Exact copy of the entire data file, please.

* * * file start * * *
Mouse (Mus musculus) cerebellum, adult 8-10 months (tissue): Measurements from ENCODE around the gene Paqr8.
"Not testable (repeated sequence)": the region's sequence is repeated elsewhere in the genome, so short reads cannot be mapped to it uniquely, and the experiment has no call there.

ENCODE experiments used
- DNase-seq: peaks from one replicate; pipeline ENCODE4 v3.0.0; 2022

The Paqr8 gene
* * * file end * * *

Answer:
Mouse (Mus musculus) cerebellum, adult 8-10 months (tissue): Measurements from ENCODE around the gene Paqr8.
"Not testable (repeated sequence)": the region's sequence is repeated elsewhere in the genome, so short reads cannot be mapped to it uniquely, and the experiment has no call there.

ENCODE experiments used
- DNase-seq: peaks from one replicate; pipeline ENCODE4 v3.0.0; 2022

The Paqr8 gene